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RA’s Daily Russia News Blast – Aug 23, 2018

TODAY: Putin in Finland defends NATO response, says US sanctions are counterproductive; latest sanctions “negligible” but Russia bracing for next measures; Serebrennikov now detained for a year; Taliban agrees to Russia talks, US and Afghanistan refuse; Novichok report explains difficulty of locating Salisbury maker; Credit Suisse freezes $5bn of Russia money.

Speaking during a trip to Finland, President Vladimir Putin said that Russia had no choice but to respond to NATO’s expanded infrastructure and missile defence systems near its borders. He also said that he hopes the US establishment will realise that its “counterproductive and senseless” sanctions policy “has no prospects”; nonetheless he thought his summit with Donald Trump last month was “useful”. Trump’s actions in destabilising diplomatic ties internationally is contributing to a warmer European reception for Putin than he has seen in some years, argues Bloomberg, but some EU governments have been calling for better Russia relations for some time. A US research analyst told Bloomberg that the most recent US sanctions against Russia are “absolutely negligible” and will have little to no effect, but that the measures currently being considered by the US Senate are much stronger. Russia is bracing for these, and the likely damage to the ruble and heightened capital outflow that would ensue. With the ruble at a two-year low, the Economy Ministry is likely to reduce its 2018 growth forecast again. This piece on the 1998 financial crisis, when “the whole Russian economy fell to pieces at a stroke,” seems aptly timed.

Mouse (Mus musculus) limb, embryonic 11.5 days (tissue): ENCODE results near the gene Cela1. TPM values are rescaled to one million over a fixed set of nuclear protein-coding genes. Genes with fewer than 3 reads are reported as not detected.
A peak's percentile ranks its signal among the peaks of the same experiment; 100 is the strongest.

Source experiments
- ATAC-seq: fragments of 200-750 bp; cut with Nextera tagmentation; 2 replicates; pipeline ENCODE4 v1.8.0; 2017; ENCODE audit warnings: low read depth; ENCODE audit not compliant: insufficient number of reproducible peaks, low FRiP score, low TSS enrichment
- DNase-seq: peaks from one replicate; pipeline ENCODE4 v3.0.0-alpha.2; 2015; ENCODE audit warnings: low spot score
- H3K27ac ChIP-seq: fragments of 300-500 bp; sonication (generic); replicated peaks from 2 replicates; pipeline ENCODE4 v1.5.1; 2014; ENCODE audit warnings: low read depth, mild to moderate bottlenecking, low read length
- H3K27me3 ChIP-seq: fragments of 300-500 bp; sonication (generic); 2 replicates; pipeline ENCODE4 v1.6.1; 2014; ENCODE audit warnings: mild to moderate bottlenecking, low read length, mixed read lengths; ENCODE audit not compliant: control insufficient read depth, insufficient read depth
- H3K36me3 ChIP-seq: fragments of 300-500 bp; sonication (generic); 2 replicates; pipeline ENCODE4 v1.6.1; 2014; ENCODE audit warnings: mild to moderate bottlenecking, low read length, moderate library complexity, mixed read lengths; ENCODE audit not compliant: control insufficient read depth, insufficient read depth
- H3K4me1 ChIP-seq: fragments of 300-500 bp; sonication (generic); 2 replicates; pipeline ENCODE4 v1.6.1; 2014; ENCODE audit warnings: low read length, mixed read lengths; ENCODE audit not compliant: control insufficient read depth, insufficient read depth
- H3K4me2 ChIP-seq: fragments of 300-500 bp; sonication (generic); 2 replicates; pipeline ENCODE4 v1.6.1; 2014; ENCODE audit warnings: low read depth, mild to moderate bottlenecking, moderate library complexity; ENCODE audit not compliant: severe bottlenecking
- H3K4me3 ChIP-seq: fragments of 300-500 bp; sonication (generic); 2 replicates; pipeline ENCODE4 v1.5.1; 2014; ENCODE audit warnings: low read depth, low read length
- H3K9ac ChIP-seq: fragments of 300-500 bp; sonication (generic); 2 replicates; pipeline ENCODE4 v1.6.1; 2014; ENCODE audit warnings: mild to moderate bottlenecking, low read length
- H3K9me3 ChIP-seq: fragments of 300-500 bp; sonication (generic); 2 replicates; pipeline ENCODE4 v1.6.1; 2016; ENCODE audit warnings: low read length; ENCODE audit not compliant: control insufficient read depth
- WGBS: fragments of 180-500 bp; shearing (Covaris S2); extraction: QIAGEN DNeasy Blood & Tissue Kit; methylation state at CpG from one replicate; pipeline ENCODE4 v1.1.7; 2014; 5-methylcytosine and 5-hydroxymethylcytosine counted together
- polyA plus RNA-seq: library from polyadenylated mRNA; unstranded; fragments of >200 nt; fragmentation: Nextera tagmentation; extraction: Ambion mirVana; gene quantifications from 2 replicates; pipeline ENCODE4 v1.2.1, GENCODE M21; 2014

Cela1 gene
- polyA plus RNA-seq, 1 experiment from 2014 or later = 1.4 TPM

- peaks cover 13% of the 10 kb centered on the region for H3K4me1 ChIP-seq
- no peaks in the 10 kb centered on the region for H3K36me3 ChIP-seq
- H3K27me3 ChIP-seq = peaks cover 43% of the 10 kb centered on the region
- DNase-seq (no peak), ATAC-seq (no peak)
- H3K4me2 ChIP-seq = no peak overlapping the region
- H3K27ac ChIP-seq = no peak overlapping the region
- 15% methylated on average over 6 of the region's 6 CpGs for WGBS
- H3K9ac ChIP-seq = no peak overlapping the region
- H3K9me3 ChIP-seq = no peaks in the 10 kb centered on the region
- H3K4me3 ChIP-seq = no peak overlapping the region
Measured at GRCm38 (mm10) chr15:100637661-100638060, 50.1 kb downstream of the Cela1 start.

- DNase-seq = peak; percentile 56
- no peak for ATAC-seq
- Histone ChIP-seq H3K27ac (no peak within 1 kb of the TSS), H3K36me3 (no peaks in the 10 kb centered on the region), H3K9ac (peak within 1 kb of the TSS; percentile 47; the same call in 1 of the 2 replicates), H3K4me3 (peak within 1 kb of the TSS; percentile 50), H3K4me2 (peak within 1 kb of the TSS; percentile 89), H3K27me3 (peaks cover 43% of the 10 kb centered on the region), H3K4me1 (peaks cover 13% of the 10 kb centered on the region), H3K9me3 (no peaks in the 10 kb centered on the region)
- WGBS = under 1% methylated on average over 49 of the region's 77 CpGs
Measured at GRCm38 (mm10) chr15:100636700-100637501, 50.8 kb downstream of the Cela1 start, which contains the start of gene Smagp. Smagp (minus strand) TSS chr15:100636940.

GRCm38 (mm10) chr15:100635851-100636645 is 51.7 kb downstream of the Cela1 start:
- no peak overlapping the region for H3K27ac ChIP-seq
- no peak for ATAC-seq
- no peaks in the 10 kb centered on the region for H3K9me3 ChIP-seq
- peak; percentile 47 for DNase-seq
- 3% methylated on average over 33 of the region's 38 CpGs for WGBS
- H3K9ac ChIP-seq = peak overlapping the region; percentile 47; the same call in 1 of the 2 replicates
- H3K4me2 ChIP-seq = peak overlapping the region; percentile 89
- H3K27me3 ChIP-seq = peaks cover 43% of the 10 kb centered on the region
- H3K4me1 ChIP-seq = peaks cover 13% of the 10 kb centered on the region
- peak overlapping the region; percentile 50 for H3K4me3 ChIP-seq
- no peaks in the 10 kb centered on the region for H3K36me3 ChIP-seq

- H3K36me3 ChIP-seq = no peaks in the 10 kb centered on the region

The Taliban has agreed to send senior members to Russia for peace talks on Afghanistan, but both Afghanistan and the US have declined the invitation; the former said it would rather hold its own direct talks. There is speculation that the refusals may lead Russia to call off its gathering, to which it has invited 10 other countries. A Foreign Ministry report on the nerve agent Novichok pointed out that some 20 countries were given the means to obtain the nerve agent back in the mid-1990s, and that it would be near impossible to identify the country that the agent used in the Salisbury attack on Sergei Skripal would have come from. Leonid Bershidsky looks at the ways in which the Soviet Union has been revamped and incorporated into contemporary Kremlin ideology. It has now been a full year since Gogol Center director Kirill Serebrennikov was detained on fraud charges; his supporters say the charges, connected to government funds allocated to him for a theatre project, are politically motivated. 

Foreign banks including Citigroup and Goldman Sachs are protesting a Russian Central Bank plan that would limit them from being able to move their capital from local branches to units outside of Russia, which is currently not restricted. Credit Suisse, “one of the most important destinations for money leaving Russia”, has frozen $5 billion of Russia-linked money in order to avoid going against US sanctions.

PHOTO: Russian Foreign Minister Sergei Lavrov attends a joint news conference of President Vladimir Putin with his Finnish counterpart Sauli Niinisto following their meeting at the Bocharov Ruchei state residence in the Black Sea resort of Sochi, Russia August 22, 2018. Pavel Golovkin/Pool via REUTERS